Public opinion on corruption worsening in South Asia: survey

Global Corruption Barometer 2013 report by Transparency International shows people in South Asia feel governments have failed to check corruption  

By Ravi Bajpai
Published: Tuesday 09 July 2013

At least three in every five people in many South Asian countries feel corruption levels have increased over the past two years, with many believing their governments are proving ineffective in tackling the menace, according to a new survey released on Tuesday.

The findings are part of the Global Corruption Barometer 2013, a public opinion survey by Transparency International, in which at least 114,000 people across 107 countries were contacted for their views on corruption. The survey is based purely on public opinion, unlike the more popular 'Corruption Perception Index', released every year by the organisation, which is based on expert analysis.

The survey results show public perception in South Asia on corruption is far more discouraging than the world average. People in the region are more disillusioned with the government and its institutions than their western counterparts, with countries even within South Asia differing widely on key parameters.

Change in corruption level in the last two years

Almost three in every four people in India, Nepal and Pakistan believe corruption has worsened in the past two years, much above the world average of one in two people feeling so.

In India, many big ticket government programmes and schemes have courted controversy over the past five years, including the 2G spectrum scam and the scam relating to award of contracts for the Commonwealth Games in 2010. Street protests against corruption in the past two years have underscored public sentiment against corruption.

Bangladesh seems to have somewhat bucked the trend with nearly 27 per cent of the respondents in the country saying they feel corruption has decreased in the past two years. The corresponding world average is 18 per cent.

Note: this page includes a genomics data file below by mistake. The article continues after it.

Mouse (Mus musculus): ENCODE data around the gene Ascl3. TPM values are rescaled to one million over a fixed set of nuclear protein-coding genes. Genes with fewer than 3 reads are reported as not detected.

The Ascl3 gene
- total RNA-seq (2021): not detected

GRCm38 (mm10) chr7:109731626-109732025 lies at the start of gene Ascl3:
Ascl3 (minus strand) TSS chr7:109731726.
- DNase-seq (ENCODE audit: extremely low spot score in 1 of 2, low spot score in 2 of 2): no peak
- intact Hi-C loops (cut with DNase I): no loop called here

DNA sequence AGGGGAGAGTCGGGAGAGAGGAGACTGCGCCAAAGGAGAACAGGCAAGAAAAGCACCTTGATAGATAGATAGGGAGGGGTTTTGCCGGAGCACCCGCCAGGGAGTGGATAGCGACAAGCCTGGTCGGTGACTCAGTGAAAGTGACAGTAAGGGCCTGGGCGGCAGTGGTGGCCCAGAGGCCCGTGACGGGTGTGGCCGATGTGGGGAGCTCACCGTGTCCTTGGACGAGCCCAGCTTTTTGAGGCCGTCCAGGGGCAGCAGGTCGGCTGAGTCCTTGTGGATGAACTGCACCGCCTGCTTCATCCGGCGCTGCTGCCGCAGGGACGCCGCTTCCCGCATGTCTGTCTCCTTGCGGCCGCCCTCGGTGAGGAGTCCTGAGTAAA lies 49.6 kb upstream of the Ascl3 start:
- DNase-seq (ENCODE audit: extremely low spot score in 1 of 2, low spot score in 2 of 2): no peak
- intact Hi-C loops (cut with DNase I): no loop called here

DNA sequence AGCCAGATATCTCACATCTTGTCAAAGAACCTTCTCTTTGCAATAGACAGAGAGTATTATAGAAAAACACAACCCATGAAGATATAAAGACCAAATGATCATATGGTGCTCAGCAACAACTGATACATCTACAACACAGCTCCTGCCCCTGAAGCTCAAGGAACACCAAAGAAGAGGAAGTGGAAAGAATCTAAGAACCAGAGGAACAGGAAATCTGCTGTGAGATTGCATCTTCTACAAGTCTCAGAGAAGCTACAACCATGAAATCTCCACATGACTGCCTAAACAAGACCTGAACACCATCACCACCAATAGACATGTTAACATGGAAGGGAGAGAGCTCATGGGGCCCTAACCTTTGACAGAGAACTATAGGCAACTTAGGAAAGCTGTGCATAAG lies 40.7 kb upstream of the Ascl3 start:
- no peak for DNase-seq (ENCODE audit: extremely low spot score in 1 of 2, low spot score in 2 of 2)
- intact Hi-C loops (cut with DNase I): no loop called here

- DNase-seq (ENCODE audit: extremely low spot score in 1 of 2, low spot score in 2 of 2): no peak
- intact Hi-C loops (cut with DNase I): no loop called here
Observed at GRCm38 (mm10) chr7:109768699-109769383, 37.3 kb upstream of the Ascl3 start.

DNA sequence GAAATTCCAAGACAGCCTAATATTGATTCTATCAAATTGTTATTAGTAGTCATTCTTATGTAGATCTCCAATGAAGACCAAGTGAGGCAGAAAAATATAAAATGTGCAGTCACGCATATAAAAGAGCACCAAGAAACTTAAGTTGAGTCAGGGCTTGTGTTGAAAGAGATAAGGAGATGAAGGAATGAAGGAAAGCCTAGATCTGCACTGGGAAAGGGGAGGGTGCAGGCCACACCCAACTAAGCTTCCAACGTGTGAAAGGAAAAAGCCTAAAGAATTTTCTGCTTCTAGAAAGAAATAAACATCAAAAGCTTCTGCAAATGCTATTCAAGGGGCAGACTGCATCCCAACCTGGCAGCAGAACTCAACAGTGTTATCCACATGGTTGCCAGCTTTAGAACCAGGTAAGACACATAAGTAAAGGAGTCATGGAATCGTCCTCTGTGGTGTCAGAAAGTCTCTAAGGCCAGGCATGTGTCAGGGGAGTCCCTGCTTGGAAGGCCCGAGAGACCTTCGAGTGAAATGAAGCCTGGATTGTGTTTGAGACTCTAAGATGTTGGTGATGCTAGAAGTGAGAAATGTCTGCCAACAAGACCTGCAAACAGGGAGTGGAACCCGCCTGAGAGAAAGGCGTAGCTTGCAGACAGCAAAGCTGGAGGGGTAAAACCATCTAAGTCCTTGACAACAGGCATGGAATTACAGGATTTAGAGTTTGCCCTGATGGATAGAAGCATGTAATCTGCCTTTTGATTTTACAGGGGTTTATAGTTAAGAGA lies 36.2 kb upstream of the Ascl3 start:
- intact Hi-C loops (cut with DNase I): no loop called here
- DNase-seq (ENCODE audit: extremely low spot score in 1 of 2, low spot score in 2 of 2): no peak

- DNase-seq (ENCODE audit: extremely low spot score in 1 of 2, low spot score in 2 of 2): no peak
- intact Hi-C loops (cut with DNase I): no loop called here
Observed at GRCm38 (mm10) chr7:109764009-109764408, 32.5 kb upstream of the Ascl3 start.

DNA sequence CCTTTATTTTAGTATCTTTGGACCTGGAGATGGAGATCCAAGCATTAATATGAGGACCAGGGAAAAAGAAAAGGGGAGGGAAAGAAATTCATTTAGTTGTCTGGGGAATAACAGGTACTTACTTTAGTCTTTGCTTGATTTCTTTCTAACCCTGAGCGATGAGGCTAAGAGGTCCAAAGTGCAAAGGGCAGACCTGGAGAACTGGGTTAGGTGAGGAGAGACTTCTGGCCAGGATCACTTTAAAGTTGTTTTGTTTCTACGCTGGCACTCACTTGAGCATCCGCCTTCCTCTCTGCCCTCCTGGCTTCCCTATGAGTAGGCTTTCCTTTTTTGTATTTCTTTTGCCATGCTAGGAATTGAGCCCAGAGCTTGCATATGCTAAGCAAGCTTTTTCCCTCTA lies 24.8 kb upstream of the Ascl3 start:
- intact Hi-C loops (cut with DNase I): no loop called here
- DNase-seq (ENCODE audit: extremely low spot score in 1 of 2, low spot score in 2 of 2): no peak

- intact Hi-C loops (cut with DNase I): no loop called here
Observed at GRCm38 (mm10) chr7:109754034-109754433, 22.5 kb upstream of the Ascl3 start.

Percentage of total respondents in a country. Click on drop-down menu for more parameters

Which organisations are the most corrupt

The Nepalese are the most disillusioned with the government and its institutions when it comes to corruption. In South Asia, it has the highest percentage of respondents who feel the government, parliament, bureaucrats and the judiciary are corrupt.

According to the survey, Bangladeshis have the maximum faith in their military on the corruption yardstick in the region, while trust in religious bodies and the education system is least in India when compared to its regional counterparts.

Percentage of total respondents in a country. Click on drop-down menu to view all parameters

How effective is your government in tackling corruption

Pakistanis have the least faith in their government's effectiveness in reducing corruption, with two in every three persons (69 per cent) surveyed saying it has failed to tackle the menace. Pakistan is closely followed by India, where 68 per cent respondents said the government is unable to contain corruption.

Bangladeshis are mostly unsure about how effectively their government has tackled corruption, with two in every five persons saying they couldn't say whether it was effective or ineffective.

Percentage of total respondents in a country

Most common reason for paying bribe

The most common reason for paying bribe in South Asia is "to speed things up". Two in every three Nepalese, every second Sri Lankan and every third Indian and Bangladeshi surveyed said they had paid bribe to expedite work.

At 22 per cent, Indians paid bribe to procure a cheaper service more often than any of their South Asian counterparts, the corresponding global average being 12 per cent.

Percentage of total respondents in a country. Click on drop-down menu to view all parameters

How important are personal contacts in dealings with public sector

Knowing an insider appears to be rather effective in getting work done in the public sector the world over. Two in every three people surveyed globally believe personal contacts are important in dealings with the public sector.

South Asia seems to be following the trend, with almost three in every four Pakistani, Nepalese and Bangladeshi saying it pays to have an acquaintance to get work done in the public sector.

Percentage of total respondents in a country. Click on drop-down menu to view all parameters

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